To anyone who's ever thought they could take on the professional gamers who make up the NBA 2K League: your shot is coming.
Among the many innovations ahead of the league's fifth year in 2022 is the creation of 3-on-3 tournaments (sponsored by cryptocurrency platform Coinbase). Amateur teams can enter qualifying events to earn spots in the group stage of these tournaments with a shot at the prize pool.
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"What we realized, in listening to the 2K player community, is there is a massive number of players playing 3v3 in the park that we weren't really catering to," 2K league president Brendan Donohue told USA TODAY Sports. "So I think what's going to be fun to watch is a totally new community that's kind of coming now into the league."
The 2K League will shift from a normal "regular season" and primarily focus on tournaments (and qualifying events for those tournaments), a differentiator esports at large has tried to capitalize on compared to traditional sports, which cannot afford to schedule high-stakes tournaments year round.
The 5-on-5 model for the league's 24 teams will continue and will determine postseason qualification. Players will also participate in three separate 3v3 tournaments during the season, which run from April to August (games are broadcast on YouTube and Twitch in the U.S.).
That means the best players are going to have to excel in both formats, Donohue said. They will have to prove to the average Joes looking for a challenge why they are considered the professionals.
"Now we can answer that question," Donohue said. "We think this is going to be really popular with the player base."
The total prize money handed out by the league last year was $1.5 million, but this is "by far the biggest" pot in league history, Donohue said, although the final financials aren't yet set. Separate prize pools exist for the different tournament formats.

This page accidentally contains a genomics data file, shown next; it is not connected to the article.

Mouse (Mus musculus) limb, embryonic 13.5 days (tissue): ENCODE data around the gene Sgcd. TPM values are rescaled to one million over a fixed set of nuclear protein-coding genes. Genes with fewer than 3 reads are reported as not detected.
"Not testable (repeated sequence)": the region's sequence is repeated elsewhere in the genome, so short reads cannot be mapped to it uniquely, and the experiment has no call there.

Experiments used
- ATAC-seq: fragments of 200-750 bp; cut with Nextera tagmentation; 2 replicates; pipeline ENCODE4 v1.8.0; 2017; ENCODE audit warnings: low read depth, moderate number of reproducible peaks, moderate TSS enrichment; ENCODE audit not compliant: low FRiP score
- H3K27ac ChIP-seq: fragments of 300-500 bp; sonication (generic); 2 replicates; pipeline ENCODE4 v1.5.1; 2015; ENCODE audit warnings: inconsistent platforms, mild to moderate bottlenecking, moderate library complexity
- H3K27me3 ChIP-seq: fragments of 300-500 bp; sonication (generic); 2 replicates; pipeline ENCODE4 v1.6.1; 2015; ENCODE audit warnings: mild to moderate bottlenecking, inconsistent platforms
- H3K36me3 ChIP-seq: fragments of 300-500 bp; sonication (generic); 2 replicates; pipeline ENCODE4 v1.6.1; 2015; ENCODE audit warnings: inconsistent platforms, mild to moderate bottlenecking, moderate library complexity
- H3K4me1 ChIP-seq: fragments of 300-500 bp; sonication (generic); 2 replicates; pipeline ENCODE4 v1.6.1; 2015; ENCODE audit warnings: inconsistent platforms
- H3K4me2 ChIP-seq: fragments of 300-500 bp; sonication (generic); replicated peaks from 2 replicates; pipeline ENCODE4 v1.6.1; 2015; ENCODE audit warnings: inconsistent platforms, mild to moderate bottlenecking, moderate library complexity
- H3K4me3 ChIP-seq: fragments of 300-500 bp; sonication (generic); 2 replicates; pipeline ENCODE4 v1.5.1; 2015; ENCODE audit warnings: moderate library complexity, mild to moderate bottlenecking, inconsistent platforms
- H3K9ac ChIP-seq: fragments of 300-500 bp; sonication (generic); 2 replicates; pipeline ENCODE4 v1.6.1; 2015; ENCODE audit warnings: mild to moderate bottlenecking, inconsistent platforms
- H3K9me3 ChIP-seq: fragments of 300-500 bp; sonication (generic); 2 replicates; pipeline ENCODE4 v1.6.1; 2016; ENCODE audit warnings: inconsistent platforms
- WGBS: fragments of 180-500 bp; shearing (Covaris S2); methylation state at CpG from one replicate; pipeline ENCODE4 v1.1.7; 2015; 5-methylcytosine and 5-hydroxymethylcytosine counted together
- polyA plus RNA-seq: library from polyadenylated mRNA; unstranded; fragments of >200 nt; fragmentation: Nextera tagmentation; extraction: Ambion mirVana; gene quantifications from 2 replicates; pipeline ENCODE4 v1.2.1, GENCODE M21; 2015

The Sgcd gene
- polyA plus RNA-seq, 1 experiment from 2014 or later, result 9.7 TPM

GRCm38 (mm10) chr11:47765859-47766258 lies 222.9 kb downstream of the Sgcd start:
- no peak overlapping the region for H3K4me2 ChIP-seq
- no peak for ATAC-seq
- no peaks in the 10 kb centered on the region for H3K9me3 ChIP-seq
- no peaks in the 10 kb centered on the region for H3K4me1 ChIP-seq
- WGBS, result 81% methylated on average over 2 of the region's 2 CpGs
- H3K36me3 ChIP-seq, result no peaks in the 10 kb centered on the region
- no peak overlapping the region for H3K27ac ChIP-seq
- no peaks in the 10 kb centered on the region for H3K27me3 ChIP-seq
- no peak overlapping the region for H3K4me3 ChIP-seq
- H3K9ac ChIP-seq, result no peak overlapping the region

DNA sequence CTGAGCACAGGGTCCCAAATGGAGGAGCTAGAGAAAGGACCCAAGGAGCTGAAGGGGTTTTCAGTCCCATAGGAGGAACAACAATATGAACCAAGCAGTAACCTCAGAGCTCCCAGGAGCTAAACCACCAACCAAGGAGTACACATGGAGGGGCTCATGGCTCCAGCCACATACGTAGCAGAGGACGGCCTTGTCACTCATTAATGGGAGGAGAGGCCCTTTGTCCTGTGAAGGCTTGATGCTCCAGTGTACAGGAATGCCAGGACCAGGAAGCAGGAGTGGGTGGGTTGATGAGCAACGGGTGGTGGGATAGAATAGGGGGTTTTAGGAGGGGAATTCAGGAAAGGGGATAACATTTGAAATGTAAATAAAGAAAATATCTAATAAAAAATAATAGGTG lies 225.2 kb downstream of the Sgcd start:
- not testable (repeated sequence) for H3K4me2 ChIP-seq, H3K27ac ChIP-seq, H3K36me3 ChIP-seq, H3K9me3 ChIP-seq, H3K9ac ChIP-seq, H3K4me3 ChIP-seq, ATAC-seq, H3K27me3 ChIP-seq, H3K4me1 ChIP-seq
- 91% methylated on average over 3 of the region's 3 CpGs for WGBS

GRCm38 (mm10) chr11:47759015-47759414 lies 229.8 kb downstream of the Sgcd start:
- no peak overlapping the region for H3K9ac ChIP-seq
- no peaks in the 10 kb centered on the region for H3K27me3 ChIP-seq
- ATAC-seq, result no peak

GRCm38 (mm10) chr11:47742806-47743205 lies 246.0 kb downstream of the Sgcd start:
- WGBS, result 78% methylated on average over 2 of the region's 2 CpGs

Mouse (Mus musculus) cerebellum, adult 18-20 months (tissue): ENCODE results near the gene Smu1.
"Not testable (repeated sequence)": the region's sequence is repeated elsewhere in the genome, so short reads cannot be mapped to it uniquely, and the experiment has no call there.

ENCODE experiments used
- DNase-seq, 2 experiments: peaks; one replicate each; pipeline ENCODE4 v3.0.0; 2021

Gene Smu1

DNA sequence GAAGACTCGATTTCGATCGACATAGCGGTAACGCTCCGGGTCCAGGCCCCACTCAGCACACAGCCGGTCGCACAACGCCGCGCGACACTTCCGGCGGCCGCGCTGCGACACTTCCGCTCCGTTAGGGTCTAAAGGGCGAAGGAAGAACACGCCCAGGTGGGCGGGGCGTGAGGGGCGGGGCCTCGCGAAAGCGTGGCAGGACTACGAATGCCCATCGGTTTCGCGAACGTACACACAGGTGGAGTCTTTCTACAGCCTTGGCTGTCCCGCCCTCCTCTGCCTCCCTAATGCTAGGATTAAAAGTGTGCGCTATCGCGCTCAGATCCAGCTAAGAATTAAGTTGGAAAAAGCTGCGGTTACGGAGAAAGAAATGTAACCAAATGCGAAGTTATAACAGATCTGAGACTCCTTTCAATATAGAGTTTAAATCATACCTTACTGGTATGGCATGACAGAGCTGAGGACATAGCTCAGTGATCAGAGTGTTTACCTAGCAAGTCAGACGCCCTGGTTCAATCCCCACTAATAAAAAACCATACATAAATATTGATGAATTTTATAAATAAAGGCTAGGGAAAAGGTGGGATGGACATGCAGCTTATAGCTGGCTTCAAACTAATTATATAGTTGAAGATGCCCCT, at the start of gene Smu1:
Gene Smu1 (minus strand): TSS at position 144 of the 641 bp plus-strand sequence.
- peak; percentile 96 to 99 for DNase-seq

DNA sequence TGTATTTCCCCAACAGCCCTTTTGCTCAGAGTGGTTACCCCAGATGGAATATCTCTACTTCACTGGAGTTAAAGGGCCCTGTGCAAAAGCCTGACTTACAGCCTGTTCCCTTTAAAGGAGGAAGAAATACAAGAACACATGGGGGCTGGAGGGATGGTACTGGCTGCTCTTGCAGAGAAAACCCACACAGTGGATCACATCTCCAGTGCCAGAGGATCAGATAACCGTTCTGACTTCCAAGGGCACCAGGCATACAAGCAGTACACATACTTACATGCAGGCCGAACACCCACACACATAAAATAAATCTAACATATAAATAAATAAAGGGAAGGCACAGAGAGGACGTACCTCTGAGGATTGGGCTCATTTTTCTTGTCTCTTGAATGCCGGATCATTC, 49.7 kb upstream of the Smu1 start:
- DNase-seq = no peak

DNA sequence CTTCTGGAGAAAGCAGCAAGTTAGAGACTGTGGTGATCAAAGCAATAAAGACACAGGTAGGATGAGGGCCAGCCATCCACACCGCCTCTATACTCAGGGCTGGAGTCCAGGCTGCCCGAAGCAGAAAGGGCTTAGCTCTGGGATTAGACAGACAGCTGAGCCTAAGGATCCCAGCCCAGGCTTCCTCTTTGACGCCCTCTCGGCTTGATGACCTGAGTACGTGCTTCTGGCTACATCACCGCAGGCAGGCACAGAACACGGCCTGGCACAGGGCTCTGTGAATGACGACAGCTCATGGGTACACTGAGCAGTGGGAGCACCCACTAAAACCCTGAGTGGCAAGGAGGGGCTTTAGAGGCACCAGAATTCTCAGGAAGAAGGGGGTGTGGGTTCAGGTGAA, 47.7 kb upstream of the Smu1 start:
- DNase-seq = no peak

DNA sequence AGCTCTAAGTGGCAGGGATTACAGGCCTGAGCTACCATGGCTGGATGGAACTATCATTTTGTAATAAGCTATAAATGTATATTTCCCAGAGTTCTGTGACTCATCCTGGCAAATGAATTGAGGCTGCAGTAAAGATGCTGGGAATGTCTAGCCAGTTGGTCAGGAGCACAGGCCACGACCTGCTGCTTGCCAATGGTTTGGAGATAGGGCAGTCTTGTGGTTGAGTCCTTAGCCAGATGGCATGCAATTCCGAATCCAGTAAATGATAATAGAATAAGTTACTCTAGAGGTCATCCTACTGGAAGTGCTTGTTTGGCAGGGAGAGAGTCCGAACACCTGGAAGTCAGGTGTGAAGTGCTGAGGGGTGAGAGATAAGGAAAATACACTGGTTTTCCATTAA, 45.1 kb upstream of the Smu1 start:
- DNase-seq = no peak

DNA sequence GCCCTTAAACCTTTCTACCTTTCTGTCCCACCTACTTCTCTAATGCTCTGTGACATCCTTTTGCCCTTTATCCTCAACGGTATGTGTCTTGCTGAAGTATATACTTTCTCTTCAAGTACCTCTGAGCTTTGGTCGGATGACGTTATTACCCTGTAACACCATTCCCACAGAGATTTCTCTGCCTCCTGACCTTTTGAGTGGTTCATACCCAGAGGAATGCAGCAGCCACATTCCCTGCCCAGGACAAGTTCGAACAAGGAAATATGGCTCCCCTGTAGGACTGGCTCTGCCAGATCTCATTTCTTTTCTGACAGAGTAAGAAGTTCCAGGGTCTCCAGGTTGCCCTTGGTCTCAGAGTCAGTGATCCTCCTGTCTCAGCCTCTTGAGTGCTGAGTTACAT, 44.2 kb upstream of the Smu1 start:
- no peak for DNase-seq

Donohue expects 2K teams attached to NBA franchises (Knicks Gaming, etc.) will do more in their local markets. But engaging with the broader player base through innovations such as the 3v3 tournaments is the first step in becoming more integrated with the "retail experience," giving players the chance to unlock apparel (or other products) within the game.
That shouldn't be much of a problem. According to Donohue, the average fan of the 2K League plays 30 hours of video games per week.
"It's a super-engaged audience," he said.
Donohue also hopes that the 3-on-3 tournaments further integrate the league with "influencer" culture, so those individuals don't have to commit to being a full-time 2K player and can compete in the amateur tournaments while hanging onto their Internet hustle.
The 2K League played the majority of last season online due to the COVID-19 pandemic, but hosted playoffs and finals in-person in Dallas and first in-person All-Star Game in New York after the season.
That experience will influence how the league conducts the 2022 calendar.
"I think we'll always carry the hybrid model, but it's going to be much more heavily in-person, where it will be a good mix of both, but our biggest moments of the year will be in person," Donohue said.
Last year's Finals drew more than 1.2 million unique viewers on Twitch, the league said.
And with the new tournament-focused format, the league is hoping to attract even more attention in 2022.
"We wanted to take the same number of games," Donohue said, "but make those games more important."
Follow Chris Bumbaca on Twitter @BOOMbaca.
This article originally appeared on USA TODAY: NBA 2K League 2022 season brings new rules, 3-on-3 amateur tournaments